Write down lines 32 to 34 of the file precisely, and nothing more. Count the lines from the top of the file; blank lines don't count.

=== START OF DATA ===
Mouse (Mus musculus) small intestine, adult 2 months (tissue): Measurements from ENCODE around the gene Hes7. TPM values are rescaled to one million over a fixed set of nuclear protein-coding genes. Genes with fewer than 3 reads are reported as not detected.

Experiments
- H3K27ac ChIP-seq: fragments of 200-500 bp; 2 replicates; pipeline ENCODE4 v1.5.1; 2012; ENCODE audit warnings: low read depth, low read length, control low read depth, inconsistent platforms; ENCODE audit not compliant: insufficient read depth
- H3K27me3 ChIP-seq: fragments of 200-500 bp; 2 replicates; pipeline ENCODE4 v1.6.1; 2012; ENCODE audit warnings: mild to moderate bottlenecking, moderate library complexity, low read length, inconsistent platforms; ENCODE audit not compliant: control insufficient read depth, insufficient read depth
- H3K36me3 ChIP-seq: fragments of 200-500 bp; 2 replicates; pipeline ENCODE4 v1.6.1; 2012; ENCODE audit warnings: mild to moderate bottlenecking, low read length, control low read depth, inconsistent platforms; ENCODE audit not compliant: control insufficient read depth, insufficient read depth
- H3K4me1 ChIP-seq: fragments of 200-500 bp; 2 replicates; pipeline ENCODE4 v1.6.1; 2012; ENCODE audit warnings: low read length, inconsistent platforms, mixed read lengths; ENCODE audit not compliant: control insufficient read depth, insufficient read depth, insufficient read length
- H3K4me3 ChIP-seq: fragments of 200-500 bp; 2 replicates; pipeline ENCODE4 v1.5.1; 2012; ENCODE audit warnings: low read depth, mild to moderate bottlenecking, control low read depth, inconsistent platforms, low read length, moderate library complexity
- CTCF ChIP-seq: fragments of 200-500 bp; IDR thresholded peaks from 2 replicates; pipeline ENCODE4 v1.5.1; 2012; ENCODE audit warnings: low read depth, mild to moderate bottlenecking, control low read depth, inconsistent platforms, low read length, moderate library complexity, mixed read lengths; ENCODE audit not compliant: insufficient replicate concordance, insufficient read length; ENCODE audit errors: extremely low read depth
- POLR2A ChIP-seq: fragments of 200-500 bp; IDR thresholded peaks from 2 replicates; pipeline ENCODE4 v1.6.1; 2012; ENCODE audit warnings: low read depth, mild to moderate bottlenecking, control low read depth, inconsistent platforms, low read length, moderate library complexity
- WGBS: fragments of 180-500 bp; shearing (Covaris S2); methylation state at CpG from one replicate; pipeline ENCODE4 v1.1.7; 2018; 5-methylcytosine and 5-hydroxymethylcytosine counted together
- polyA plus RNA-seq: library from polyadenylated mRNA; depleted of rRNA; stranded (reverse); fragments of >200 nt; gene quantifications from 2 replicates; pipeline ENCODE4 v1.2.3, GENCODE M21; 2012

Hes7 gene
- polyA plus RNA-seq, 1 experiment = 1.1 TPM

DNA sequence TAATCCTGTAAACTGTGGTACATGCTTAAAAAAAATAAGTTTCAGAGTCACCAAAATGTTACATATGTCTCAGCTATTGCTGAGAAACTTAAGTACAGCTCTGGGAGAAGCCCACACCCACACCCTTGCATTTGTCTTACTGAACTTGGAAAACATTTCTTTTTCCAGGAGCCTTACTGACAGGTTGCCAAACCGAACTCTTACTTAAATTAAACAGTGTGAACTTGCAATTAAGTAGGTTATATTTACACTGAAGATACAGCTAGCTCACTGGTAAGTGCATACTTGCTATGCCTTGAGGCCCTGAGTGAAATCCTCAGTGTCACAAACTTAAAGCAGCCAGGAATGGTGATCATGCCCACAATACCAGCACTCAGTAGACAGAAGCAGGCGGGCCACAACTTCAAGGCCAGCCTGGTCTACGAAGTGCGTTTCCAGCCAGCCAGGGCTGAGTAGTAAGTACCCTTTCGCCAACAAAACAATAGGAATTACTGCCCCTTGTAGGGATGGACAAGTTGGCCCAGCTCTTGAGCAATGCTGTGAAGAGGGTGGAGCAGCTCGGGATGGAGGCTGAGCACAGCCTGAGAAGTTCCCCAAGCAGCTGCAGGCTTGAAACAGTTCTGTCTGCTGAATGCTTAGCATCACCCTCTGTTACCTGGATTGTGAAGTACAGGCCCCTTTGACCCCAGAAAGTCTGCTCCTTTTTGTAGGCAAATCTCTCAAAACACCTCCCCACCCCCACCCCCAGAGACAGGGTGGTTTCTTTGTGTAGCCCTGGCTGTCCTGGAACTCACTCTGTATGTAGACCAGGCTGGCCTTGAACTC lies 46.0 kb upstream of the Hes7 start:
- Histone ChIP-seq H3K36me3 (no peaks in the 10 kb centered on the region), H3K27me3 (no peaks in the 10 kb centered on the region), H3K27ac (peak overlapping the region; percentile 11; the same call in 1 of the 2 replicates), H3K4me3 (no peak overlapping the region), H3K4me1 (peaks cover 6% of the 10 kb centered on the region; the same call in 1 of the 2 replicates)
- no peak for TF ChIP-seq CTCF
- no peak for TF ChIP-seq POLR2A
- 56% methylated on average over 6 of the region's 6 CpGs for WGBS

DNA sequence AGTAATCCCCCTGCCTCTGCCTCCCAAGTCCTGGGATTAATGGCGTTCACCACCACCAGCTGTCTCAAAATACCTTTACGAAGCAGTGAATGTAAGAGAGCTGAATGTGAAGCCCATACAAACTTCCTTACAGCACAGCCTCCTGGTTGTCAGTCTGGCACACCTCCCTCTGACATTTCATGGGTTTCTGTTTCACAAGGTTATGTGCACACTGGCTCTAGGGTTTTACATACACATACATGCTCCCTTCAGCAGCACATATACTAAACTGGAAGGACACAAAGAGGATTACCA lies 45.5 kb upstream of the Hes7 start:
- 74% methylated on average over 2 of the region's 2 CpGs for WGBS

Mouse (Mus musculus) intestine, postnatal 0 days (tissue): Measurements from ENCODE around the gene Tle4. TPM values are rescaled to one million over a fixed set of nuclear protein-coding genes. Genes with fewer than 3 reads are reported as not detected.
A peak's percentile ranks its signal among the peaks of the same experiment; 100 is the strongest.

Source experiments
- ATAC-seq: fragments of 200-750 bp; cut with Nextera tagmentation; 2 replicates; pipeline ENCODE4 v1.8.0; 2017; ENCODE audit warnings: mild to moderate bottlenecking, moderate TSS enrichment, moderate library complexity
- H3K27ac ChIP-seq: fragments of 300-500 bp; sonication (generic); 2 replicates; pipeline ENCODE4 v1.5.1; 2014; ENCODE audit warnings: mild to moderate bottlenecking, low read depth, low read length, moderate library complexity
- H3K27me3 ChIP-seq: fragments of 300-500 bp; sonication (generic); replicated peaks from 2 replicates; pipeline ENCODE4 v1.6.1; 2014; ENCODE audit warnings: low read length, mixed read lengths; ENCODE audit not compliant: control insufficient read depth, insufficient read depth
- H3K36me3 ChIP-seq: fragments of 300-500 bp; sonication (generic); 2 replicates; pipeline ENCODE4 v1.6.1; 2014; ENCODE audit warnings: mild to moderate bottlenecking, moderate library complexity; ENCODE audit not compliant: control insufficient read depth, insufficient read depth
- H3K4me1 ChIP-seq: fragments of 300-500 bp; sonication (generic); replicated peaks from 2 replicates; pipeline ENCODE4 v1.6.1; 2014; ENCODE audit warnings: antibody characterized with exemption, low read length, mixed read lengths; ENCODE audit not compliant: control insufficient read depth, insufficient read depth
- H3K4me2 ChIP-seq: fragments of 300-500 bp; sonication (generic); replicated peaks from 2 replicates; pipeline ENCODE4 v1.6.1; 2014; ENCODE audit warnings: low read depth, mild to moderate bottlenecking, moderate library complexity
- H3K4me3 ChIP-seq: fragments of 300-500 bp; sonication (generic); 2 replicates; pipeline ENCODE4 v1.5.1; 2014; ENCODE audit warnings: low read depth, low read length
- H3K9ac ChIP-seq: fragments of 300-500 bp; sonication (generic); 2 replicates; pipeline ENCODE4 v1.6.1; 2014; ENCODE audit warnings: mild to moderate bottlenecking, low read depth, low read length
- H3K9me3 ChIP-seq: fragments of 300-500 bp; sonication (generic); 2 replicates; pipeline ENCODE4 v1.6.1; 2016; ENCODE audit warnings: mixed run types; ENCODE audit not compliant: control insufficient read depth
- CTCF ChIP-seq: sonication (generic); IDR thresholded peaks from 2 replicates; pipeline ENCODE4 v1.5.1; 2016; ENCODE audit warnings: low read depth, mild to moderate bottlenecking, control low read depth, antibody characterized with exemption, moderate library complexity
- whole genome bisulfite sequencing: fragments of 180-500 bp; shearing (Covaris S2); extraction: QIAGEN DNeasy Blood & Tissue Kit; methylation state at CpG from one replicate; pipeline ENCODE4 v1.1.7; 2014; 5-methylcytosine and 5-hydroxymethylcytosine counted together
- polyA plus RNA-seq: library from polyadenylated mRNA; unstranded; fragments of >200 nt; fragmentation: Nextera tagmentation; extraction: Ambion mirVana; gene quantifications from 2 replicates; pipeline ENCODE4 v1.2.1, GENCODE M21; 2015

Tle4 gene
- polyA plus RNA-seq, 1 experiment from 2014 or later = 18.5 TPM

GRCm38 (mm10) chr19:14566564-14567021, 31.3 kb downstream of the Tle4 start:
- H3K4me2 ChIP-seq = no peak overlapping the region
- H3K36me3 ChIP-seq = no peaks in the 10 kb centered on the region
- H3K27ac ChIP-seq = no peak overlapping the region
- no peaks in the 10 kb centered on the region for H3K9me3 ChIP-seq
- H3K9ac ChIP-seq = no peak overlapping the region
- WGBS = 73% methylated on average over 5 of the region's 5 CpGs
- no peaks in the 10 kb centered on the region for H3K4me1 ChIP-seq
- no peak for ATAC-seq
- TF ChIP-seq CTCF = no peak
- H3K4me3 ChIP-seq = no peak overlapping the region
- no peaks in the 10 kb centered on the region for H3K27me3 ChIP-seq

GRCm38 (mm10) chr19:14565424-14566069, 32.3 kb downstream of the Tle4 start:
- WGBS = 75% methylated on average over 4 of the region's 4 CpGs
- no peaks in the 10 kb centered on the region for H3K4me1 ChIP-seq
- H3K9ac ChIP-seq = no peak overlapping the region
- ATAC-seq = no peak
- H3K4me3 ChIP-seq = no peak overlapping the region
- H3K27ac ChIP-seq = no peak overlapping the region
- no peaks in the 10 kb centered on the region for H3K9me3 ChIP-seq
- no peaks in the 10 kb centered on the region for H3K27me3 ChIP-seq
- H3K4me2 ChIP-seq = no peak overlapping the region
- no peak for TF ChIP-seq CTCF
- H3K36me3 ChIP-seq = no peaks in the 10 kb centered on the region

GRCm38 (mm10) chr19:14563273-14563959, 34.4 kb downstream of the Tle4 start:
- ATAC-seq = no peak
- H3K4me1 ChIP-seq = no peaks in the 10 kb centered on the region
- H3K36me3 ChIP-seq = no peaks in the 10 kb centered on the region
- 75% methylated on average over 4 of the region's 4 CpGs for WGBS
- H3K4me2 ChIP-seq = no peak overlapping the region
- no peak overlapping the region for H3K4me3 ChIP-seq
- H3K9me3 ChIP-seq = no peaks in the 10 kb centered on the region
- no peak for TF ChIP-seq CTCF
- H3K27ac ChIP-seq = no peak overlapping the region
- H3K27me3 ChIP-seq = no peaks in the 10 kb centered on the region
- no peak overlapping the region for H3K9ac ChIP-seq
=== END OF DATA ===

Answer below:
- H3K9me3 ChIP-seq: fragments of 300-500 bp; sonication (generic); 2 replicates; pipeline ENCODE4 v1.6.1; 2016; ENCODE audit warnings: mixed run types; ENCODE audit not compliant: control insufficient read depth
- CTCF ChIP-seq: sonication (generic); IDR thresholded peaks from 2 replicates; pipeline ENCODE4 v1.5.1; 2016; ENCODE audit warnings: low read depth, mild to moderate bottlenecking, control low read depth, antibody characterized with exemption, moderate library complexity
- whole genome bisulfite sequencing: fragments of 180-500 bp; shearing (Covaris S2); extraction: QIAGEN DNeasy Blood & Tissue Kit; methylation state at CpG from one replicate; pipeline ENCODE4 v1.1.7; 2014; 5-methylcytosine and 5-hydroxymethylcytosine counted together